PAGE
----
How to Produce Vanillin from Microbes

Vanillin Market

Vanillin is basically used in the food & beverage industry to improve the sweetness of food items like candy, ice-creams, biscuits, cakes and chocolates. The extraction of vanillin is from an extract of vanilla bean and is also considered as an organic compound. It can be used naturally or can also be chemically synthesized. The initial procedure is, the natural green seed pods preserved for many months and then the flavor of vanillin is extracted. Methyl and ethyl are the two types of vanillin. Methyl vanillin is used on a large scale in vanilla flavored foods and has a mild flavor of vanilla beans plant.

Ethyl vanillin is an essential flavoring agent in the food industry and is stronger than methyl. Increase in pharmaceutical as well as food and beverage industries can fuel the growth of global vanillin market. The highlight is that, the natural vanillin’s industrial demand goes beyond the amount of vanillin extraction from plants. Therefore, alternative ways for the production of vanilla flavor is microorganism’s biotechnological production.

Bacillus Subtilis as a Potential Microorganism

Bacillus subtilis were utilized to convert many substrates like ferulic acid, isoeugenol and eugenol in vanillin. HPLC carried out the quantification and detection process of Vanillin. Compared to the substrates – eugenol and isoeugenol, a greater amount of production of vanillin was acquired in the culture media having the substrate ferulic acid. These results form the beginning for vanillin’s microbial production. Globally, vanillin is the best aromatic compound. Vanillin is utilized as an ingredient for fragrance in cosmetics and perfumes as well as an intermediary in agrochemicals. It’s also used as nutraceutical because of antioxidant and antimicrobial properties present in it.

Compared to vanillin’s synthetic counterpart, preference is given more for natural vanillin consumption because of the presence of racemic mix in synthetic production. The increasing demand for natural flavor has encouraged the necessity for natural vanillin production by means of alternative sources. One main alternative is the microbial conversion of precursors that are natural to synthesize vanillin.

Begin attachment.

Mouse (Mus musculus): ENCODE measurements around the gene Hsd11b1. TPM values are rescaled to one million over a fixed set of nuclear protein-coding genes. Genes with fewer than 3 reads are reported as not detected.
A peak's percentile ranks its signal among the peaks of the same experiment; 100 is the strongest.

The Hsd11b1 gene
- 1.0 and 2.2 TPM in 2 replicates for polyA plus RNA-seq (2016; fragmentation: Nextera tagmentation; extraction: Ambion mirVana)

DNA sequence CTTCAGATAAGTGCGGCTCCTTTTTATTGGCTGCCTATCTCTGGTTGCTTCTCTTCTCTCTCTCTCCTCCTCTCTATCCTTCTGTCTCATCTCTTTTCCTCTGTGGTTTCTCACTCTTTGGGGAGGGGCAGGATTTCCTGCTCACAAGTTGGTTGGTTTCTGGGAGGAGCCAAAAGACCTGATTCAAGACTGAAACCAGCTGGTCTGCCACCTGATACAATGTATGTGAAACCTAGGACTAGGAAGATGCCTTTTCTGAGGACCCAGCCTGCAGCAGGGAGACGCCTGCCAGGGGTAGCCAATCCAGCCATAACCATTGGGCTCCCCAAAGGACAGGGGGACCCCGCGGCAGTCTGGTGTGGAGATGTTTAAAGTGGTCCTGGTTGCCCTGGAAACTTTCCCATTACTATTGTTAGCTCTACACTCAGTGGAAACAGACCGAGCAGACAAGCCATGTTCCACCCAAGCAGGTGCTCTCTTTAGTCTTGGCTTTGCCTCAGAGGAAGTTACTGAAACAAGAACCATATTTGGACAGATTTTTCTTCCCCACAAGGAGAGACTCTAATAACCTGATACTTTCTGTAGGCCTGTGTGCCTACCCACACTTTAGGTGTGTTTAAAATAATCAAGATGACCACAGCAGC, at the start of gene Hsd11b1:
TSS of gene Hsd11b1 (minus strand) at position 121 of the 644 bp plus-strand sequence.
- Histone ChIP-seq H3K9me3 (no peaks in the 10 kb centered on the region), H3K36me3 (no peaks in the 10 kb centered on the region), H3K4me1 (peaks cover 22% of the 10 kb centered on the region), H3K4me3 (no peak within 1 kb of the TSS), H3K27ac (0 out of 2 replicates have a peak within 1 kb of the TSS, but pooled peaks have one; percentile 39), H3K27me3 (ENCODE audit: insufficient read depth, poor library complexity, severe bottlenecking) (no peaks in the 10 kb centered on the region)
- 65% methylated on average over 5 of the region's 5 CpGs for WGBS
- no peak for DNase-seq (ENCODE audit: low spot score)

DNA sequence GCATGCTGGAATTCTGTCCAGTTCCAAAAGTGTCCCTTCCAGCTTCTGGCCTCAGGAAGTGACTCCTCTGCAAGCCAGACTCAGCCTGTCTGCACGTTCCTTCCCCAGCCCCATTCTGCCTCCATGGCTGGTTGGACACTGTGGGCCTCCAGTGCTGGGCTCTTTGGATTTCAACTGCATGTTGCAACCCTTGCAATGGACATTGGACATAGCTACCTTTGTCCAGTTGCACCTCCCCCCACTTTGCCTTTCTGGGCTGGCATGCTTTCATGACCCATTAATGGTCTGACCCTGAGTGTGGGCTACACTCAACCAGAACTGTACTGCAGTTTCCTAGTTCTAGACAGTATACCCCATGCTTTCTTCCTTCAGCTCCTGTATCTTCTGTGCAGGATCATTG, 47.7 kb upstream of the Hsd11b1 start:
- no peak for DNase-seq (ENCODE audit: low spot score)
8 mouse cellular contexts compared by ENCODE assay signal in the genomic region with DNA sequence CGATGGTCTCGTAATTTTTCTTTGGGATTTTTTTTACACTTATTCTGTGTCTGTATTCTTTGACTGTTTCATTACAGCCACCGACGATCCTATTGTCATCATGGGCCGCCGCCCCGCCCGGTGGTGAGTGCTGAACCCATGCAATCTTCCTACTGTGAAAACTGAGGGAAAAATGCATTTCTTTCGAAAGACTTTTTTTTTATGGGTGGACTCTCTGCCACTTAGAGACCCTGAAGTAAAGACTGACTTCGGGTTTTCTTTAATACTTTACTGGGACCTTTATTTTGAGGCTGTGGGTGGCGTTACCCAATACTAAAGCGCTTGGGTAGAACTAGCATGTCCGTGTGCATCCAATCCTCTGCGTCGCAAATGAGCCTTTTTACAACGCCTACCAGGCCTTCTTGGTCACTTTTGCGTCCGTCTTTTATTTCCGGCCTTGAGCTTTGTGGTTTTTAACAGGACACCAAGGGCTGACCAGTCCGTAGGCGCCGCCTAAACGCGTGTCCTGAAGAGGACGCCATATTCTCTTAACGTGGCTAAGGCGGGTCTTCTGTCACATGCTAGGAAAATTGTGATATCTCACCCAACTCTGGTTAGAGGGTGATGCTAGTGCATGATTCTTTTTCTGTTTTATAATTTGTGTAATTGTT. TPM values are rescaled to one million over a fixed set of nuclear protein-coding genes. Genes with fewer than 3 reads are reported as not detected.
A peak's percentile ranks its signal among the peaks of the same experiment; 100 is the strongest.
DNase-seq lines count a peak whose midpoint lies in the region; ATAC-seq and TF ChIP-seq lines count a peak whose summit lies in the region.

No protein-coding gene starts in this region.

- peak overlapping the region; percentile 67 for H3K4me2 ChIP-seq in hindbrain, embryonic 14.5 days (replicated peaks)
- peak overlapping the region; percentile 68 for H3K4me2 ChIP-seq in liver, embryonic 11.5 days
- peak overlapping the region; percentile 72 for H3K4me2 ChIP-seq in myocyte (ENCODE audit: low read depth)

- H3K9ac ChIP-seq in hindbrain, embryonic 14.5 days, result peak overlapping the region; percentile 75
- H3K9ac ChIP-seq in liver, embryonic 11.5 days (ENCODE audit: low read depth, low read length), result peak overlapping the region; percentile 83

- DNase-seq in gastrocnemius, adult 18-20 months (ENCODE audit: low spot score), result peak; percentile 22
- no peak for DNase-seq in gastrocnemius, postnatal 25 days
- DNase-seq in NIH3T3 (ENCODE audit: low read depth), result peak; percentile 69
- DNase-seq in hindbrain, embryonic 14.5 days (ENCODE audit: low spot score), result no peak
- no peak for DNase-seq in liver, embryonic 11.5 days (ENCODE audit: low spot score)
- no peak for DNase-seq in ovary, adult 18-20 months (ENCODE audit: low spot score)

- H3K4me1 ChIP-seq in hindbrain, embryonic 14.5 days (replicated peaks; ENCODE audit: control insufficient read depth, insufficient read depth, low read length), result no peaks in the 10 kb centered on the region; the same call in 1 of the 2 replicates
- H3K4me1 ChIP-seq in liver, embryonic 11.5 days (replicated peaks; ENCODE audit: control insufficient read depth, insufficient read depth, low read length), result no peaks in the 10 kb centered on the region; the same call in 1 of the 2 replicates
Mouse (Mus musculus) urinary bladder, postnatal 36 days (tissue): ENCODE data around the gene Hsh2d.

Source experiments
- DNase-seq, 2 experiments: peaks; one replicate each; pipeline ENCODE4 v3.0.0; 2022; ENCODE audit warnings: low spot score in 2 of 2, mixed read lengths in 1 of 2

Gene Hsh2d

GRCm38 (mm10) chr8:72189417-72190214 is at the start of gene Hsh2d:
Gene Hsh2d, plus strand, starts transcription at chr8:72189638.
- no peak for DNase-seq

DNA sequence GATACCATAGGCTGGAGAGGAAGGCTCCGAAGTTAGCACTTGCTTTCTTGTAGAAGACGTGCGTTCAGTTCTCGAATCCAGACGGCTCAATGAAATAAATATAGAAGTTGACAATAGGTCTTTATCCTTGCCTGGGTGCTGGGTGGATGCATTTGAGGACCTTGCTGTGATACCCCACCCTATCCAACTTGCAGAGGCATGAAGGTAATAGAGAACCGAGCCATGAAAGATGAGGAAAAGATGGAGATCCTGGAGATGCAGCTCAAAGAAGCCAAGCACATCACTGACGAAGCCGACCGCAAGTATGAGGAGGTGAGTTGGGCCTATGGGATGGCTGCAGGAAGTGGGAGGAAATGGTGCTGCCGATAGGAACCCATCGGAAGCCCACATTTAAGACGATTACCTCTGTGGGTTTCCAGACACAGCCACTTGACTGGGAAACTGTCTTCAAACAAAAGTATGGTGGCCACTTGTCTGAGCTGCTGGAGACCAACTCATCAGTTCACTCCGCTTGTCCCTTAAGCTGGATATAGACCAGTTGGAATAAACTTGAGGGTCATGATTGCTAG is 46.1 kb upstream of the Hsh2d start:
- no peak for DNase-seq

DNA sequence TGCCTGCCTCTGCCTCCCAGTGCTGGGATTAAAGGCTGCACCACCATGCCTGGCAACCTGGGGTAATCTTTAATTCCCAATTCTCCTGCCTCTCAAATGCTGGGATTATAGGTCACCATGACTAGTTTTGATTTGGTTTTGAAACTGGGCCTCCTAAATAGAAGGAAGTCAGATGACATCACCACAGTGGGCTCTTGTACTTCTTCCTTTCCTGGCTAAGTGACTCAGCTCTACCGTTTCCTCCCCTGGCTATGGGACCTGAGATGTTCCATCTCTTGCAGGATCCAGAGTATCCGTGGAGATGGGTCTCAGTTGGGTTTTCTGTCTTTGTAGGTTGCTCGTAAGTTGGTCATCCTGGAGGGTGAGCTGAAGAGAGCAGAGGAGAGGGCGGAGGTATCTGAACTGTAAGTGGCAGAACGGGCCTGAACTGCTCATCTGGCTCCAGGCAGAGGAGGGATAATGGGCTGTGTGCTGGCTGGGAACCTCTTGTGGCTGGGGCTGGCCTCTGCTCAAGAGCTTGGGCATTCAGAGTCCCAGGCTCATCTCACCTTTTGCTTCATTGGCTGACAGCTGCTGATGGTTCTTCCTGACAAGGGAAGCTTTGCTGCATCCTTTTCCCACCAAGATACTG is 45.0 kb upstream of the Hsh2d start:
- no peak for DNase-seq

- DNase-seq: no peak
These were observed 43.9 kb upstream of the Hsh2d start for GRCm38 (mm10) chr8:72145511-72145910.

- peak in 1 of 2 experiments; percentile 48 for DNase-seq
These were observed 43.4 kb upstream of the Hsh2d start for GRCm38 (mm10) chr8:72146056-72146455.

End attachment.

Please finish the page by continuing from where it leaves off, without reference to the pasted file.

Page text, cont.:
More Analytical Insights

Analysis by HPLC was capable of detecting the occurrence of vanillin but the confirmation was held up because of the possible intervention of vanillic acid, which is the formation of the oxidized form. Vanillic acid may possess same retaining time as vanillin because of their same structure. Thus, it leads to assimilation of peaks of both the forms. Later, Spectrophotometric analysis validated the presence of vanillin by means of thiobarbituric acid. Vanillin is a phenyl propene that combines with TBA to produce absorbance maxima and yellow color at 434 nm. Under similar conditions, the calculation of the quantity of vanillin was done and higher applications were found in culture media that is ferulic acid based, compared to culture media that is isoeugenol based. To sum up, in order to advance the production of vanillin formed through microbial transformation, the probability of vanillic acid restraining the production of vanillin can further be researched and improved.

About the Author

Shambhu Nath Jha

Shambhu Nath Jha with an experience nearing a decade, has helped over 50 large and medium to small business enterprise to foray into new markets, increase footprint in the existing bucket and understand the nature of the beast. These beasts are the companies that have been primarily engaged in chemicals, material or packaging activities, and encountering challenge either in maintain P&L or staying ahead of their competitors. He has authored over 300 industry research papers consisting critical information such as market growth, total addressable market, serviceable addressable market, market size, forecast, player strategies, market share estimates and winning imperatives along with recommendations. He is also the pioneer of “three slope distributor/off-taker evaluation model” used by several multinational companies to track the performance of channel partners. A consultant by profession, writer by mood and explorer by desire, Shambhu Nath is currently employed with a London based market research and consulting firm as a full time consultant. A few of the industry verticals where he demonstrated his skill includes water and wastewater treatment chemicals, high purity alumina, water purifiers, activated carbon, chloramine filters, bio-based bioplastics, water purifiers, textile chemicals etc.

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